Here is a list of all the postings Jeff Dayman has made in our forums. Click on a thread name to jump to the thread.
|Thread: Safety of phone chargers|
If you think phones are a charging capacity issue - just wait until electric cars come down in price and up in battery capacity to become really popular. No way gen capacity in cities will be able to catch up with the demand.
|Thread: Imperial Tube|
JB and Paul - no idea what clue you mean. All I see under title is "All topics / Latest posts"
I see OP responded with OD and ID and length after your posts. I take it he's in UK somewhere.
ID? OD? Length? material? some hints would help. Also what country / region are you in?
|Thread: Where's my Dykem blue gone - there's no need to read this|
|Thread: Presumably this is done using CNC... but even so its impressive|
It is microns and it is CNC. Lots of shops in China can do that level of matching particularly in moulds. However it is time consuming and expensive and of very little practical use except for very small parts.
One thing that mouldmakers do in China that has been a continuous annoyance to me in industry for many many years is the use of 4 locators between inserts, at the corners, as the test piece in the video shows. To restrict all the degrees of freedom of the inserts, only two locators, at diagonal corners, and a flat area on the parting line are needed. To make 2 totally unnecessary close fitted locators at the other two corners is a waste of money and in many cases leads to confusion and errors at final fit up and bluing-in of the mould. Several times I have seen a toolmaker miss his bearings and grind off the wrong locator causing a loose fitting mould insert, and unless it could be welded, could result in a $20,000 to $50,000 insert being scrapped. I gave up arguing with mouldmakers in China about this around 25 years ago. It is just a tradesman's bad habit that probably started very early on in the development of the trade in China. As great as some of these guys are, they keep doing the 4 locator thing over and over again despite frequent fit cockups and despite about 100,000 Western toolmaking / tool design guys like me asking them for 35 years PLEASE don't do it! I may as well talk to the wall.
When I first started programming CNC wire edm machines for mouldmaking I got a panicky call from a toolmaker in our company shop "the four insert sets we just cut don't fit the blocks. Your programs must have been rubbish". I went down ASAP, heart in mouth of course. Sure enough, they didn't fit. I did notice that he had blued them as we usually did when machining them conventionally. Bystanders were coming around for a look at the disaster. As a last hope of the off chance I'd get lucky, I said "can we try cleaning off the blue?" We did, and the inserts fit, dropping in by gravity with a light suction sound. Everybody on the toolmaking team was quite shocked. I resumed breathing, because I still had a job.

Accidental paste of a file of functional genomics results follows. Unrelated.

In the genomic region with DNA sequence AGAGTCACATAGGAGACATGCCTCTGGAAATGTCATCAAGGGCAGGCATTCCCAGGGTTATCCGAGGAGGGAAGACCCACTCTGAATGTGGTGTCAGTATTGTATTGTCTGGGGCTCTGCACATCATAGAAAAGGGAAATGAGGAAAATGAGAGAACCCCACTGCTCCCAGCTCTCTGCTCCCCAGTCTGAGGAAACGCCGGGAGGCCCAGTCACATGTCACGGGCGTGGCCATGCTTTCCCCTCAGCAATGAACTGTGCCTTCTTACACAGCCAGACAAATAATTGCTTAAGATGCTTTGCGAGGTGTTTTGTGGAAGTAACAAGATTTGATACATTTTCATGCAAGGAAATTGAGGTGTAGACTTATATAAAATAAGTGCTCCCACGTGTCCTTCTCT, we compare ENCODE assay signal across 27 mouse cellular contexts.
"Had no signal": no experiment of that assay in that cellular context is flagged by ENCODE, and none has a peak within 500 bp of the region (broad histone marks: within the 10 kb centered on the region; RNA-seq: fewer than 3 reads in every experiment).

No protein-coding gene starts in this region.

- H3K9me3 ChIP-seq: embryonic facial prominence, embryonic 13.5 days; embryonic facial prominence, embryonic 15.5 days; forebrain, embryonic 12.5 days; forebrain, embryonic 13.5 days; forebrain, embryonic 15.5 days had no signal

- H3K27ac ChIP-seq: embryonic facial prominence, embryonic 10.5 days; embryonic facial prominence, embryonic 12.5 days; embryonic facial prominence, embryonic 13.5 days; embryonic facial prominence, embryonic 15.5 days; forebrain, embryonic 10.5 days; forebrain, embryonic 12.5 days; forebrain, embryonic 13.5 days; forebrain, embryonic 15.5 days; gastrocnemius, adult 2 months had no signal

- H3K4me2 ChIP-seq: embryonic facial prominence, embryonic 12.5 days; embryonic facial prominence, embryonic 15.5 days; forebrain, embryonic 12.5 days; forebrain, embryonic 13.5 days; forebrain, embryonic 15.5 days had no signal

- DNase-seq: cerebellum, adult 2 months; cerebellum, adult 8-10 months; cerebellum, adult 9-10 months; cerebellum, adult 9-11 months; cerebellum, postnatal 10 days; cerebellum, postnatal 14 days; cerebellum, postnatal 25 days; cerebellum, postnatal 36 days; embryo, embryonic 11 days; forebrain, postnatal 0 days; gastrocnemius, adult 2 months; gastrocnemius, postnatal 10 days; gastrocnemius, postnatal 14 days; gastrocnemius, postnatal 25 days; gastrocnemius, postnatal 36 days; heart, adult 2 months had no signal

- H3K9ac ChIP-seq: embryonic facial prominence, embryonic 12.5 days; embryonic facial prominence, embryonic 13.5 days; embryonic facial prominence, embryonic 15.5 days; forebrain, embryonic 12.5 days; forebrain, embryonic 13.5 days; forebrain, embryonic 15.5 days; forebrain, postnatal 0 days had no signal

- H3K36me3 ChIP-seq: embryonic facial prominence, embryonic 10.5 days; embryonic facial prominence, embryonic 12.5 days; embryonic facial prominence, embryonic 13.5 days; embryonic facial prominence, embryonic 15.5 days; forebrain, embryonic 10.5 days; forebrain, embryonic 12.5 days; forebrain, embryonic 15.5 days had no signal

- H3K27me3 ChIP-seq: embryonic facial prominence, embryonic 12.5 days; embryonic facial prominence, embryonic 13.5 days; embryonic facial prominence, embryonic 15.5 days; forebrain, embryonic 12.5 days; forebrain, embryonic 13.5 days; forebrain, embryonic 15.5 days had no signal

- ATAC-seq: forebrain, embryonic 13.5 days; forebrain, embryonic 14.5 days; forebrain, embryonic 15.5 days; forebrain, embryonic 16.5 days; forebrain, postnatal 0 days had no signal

You may say oh there was a speck of dust the cleaning cleared out, or a tiny chip, but this was the same case on ALL FOUR sets of inserts and blocks...... I'm not blowing my own horn, but my programs were proved right. But just as important, if not more important, the wire edm operator was damn good and very careful about all parameters, and the guys at Japax that built that old wire edm machine in the early 1980's really knew their stuff.
With this team and that machine, that sort of ultra close fits in our tools became our shop standard - 30 odd years ago in Toronto Canada.
|Thread: Hard to please OAPs|
Well said! wise words to keep in mind in life.
|Thread: 5 inch 0-4-0 Shunter|
Looks great Ron! Good luck with the first running. Be sure to have a bystander take some video when you are whizzing by.
|Thread: Removing a grub screw|
You don't have to be left handed, but it helps!
Just joking, hope you don't mind my pulling yer leg!
Seriously, LH drills will often loosen and back out stuck or broken screws without any other brutish attention. When I bought my few, about 5 sizes in total, they only cost about $8.00 total from an industrial tool supplier . They did not cost any more than normal twist drills at that time. I kept them in a plastic container separate from other drills and marked LH. Over the years they have simplified the removal of LOTS of difficult stuck fasteners with no damage to the items they were in, so in my opinion, well worth having, and good value for money too.
Mick - LH drills are very handy for repairs on the port shafts and engines of twin screw ships and boats.
Also very handy for steering gear repairs on cars and trucks in Canada and USA. (LHD)